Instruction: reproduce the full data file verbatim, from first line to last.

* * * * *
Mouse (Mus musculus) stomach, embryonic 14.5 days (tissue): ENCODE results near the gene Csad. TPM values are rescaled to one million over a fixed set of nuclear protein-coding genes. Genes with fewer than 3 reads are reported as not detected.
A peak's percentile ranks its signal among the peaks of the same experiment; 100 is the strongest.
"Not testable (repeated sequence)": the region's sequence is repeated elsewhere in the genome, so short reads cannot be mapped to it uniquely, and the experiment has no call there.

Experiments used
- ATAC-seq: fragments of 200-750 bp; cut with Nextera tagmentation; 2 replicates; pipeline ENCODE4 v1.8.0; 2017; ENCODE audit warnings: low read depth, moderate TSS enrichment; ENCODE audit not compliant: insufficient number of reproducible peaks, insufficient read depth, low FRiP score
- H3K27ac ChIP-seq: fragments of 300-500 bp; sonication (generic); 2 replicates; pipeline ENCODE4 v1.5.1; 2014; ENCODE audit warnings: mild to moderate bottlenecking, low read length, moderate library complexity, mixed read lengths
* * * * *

Mouse (Mus musculus) stomach, embryonic 14.5 days (tissue): ENCODE results near the gene Csad. TPM values are rescaled to one million over a fixed set of nuclear protein-coding genes. Genes with fewer than 3 reads are reported as not detected.
A peak's percentile ranks its signal among the peaks of the same experiment; 100 is the strongest.
"Not testable (repeated sequence)": the region's sequence is repeated elsewhere in the genome, so short reads cannot be mapped to it uniquely, and the experiment has no call there.

Experiments used
- ATAC-seq: fragments of 200-750 bp; cut with Nextera tagmentation; 2 replicates; pipeline ENCODE4 v1.8.0; 2017; ENCODE audit warnings: low read depth, moderate TSS enrichment; ENCODE audit not compliant: insufficient number of reproducible peaks, insufficient read depth, low FRiP score
- H3K27ac ChIP-seq: fragments of 300-500 bp; sonication (generic); 2 replicates; pipeline ENCODE4 v1.5.1; 2014; ENCODE audit warnings: mild to moderate bottlenecking, low read length, moderate library complexity, mixed read lengths